The question of how to get someone admitted to a nursing home tends to come up when a loved one has debilitating health issues or needs frequent medical supervision due to aging or an illness. Nursing homes are ideal for loved ones with medical conditions, as they have trained nurses who deliver the best care to residents round the clock. However, before a senior is admitted to a nursing home, they need to meet their state’s criteria.
The Centers for Medicare & Medicaid Services offers regulations and guidance to states to follow. Within those rules, states can create their own assessments, which can be found by contacting one’s local Medicaid or government county agency. As part of most states’ assessments, a physician will be sent to assess the senior’s healthcare needs and determine if they are qualified for nursing home care.
When considering how to get someone admitted to a nursing home, one must first understand all the payment options available:
- Medicare is an insurance program where medical bills are paid from trust funds that individuals have paid into. Medicare is run by the Centers for Medicare & Medicaid Services. It is worth noting that Medicare does not cover long term stays in a nursing home. However, it does cover hospital care, doctor services, and medical supplies for seniors in a nursing home.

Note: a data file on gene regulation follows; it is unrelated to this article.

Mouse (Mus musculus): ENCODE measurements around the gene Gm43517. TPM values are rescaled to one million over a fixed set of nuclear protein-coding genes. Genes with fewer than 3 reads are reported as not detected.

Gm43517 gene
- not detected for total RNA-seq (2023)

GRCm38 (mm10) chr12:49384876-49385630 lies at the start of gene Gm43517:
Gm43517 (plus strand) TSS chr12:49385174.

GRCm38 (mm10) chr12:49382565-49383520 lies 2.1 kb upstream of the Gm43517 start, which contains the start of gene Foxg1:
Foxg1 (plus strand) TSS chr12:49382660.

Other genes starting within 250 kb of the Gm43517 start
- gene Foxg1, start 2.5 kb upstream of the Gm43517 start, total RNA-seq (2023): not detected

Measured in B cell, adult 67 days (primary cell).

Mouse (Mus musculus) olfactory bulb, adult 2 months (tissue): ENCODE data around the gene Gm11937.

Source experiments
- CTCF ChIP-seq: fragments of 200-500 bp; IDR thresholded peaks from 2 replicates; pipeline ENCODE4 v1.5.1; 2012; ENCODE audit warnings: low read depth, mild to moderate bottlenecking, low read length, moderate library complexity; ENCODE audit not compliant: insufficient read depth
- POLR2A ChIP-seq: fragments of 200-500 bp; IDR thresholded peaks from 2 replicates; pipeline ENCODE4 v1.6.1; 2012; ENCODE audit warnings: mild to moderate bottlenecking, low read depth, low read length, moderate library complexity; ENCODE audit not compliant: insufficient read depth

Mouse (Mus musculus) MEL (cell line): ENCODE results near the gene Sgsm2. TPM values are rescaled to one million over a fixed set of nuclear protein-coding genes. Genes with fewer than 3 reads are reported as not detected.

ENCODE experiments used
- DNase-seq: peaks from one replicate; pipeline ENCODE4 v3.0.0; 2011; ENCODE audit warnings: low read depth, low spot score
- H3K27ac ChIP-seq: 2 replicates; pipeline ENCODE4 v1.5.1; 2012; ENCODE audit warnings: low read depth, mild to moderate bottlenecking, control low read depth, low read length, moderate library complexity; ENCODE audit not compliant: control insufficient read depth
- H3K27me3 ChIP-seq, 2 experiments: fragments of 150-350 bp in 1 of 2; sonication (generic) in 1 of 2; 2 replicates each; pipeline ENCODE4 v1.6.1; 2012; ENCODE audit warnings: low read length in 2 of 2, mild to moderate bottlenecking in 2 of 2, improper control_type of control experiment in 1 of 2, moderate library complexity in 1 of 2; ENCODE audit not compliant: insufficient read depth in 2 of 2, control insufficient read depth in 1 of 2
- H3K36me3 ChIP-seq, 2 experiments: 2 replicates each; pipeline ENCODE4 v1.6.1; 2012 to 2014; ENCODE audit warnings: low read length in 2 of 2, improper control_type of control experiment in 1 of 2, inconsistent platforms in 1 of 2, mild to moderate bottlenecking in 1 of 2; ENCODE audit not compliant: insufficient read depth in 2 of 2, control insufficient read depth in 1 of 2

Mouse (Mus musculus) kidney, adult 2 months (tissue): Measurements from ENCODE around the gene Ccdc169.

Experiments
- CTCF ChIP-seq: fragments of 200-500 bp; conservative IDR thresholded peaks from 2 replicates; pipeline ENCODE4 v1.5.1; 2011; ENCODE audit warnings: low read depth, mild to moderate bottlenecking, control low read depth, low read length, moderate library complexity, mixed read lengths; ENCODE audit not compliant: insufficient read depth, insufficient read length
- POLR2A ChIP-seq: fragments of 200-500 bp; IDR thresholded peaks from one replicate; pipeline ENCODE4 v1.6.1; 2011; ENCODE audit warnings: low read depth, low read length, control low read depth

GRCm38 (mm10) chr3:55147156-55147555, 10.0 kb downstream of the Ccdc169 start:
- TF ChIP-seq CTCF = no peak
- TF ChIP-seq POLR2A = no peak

- Medicaid is an assistance program that serves low-income people of every age. Medicaid is a federal-state program; hence its eligibility requirements vary from state to state. Medicaid covers long term care costs, but not all nursing homes accept Medicaid payments. To check a senior’s eligibility, one should call their state’s Medicaid office.
- Long term care insurance is provided by private companies, and their policies may vary. Some policies may only cover nursing home care, while others may cover a range of long term care services such as assisted living, home care, and medical equipment. One should call their insurance company and check that their loved one’s stay in a nursing home is covered.
- Personal finances are an option for those who have saved up money. One should always consult with a financial planner to weigh their options.
Before making a decision, use this helpful tool provided by LTC News to calculate what the care you need will cost in your area.
Once a payment option is secured, seniors will need the following documents for admission to a nursing home:
- Physician’s order for admission to a nursing home: This is provided by the senior’s primary doctor.
- Physician’s order for medications and treatment: This document helps the new caregivers in the nursing home understand the senior’s current treatment plan. It allows nurses to develop the resident’s care plan in the nursing home software and track their medications through eMAR software.
- Medical history and physical examination: Nursing homes require the most up-to-date information about a loved one. Hence, the senior’s primary physician should perform a physical exam and provide a complete medical history of the new resident.